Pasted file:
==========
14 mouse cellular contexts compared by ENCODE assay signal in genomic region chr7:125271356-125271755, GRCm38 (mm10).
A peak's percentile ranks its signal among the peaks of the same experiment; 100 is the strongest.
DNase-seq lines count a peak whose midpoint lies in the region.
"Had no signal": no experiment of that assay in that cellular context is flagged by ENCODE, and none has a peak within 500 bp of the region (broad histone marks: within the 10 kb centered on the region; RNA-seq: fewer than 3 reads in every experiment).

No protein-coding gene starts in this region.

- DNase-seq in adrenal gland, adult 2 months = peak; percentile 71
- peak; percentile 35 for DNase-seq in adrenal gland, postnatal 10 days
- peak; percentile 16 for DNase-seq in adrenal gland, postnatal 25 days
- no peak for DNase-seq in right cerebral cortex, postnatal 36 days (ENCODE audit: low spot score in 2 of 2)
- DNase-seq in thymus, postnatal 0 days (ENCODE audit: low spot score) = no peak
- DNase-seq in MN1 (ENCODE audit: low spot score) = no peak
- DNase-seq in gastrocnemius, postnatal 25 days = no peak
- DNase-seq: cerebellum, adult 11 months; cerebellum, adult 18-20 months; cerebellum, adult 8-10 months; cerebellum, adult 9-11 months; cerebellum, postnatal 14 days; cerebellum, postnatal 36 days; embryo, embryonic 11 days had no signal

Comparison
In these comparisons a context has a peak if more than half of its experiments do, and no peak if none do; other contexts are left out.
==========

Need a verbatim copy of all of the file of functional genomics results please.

14 mouse cellular contexts compared by ENCODE assay signal in genomic region chr7:125271356-125271755, GRCm38 (mm10).
A peak's percentile ranks its signal among the peaks of the same experiment; 100 is the strongest.
DNase-seq lines count a peak whose midpoint lies in the region.
"Had no signal": no experiment of that assay in that cellular context is flagged by ENCODE, and none has a peak within 500 bp of the region (broad histone marks: within the 10 kb centered on the region; RNA-seq: fewer than 3 reads in every experiment).

No protein-coding gene starts in this region.

- DNase-seq in adrenal gland, adult 2 months = peak; percentile 71
- peak; percentile 35 for DNase-seq in adrenal gland, postnatal 10 days
- peak; percentile 16 for DNase-seq in adrenal gland, postnatal 25 days
- no peak for DNase-seq in right cerebral cortex, postnatal 36 days (ENCODE audit: low spot score in 2 of 2)
- DNase-seq in thymus, postnatal 0 days (ENCODE audit: low spot score) = no peak
- DNase-seq in MN1 (ENCODE audit: low spot score) = no peak
- DNase-seq in gastrocnemius, postnatal 25 days = no peak
- DNase-seq: cerebellum, adult 11 months; cerebellum, adult 18-20 months; cerebellum, adult 8-10 months; cerebellum, adult 9-11 months; cerebellum, postnatal 14 days; cerebellum, postnatal 36 days; embryo, embryonic 11 days had no signal

Comparison
In these comparisons a context has a peak if more than half of its experiments do, and no peak if none do; other contexts are left out.